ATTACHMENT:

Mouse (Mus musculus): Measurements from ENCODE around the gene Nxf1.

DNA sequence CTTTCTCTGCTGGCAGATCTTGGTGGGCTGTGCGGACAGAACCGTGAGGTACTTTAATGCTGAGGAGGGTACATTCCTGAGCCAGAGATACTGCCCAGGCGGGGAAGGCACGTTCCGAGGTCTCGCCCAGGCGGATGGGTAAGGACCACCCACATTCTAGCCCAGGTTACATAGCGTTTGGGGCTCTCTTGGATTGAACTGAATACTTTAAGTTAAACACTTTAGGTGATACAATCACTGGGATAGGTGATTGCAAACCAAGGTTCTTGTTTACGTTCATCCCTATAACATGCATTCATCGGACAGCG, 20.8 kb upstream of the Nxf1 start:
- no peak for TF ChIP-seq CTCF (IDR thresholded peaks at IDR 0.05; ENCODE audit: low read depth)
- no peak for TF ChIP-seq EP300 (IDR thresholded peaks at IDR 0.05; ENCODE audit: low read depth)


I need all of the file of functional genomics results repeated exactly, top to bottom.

Mouse (Mus musculus): Measurements from ENCODE around the gene Nxf1.

DNA sequence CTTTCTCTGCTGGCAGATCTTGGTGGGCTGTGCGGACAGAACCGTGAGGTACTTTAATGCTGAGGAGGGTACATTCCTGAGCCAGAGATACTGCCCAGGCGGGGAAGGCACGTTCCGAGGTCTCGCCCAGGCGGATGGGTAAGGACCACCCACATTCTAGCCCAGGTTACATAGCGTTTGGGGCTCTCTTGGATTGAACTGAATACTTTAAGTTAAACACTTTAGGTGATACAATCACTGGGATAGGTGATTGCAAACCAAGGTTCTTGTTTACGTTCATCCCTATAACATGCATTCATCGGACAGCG, 20.8 kb upstream of the Nxf1 start:
- no peak for TF ChIP-seq CTCF (IDR thresholded peaks at IDR 0.05; ENCODE audit: low read depth)
- no peak for TF ChIP-seq EP300 (IDR thresholded peaks at IDR 0.05; ENCODE audit: low read depth)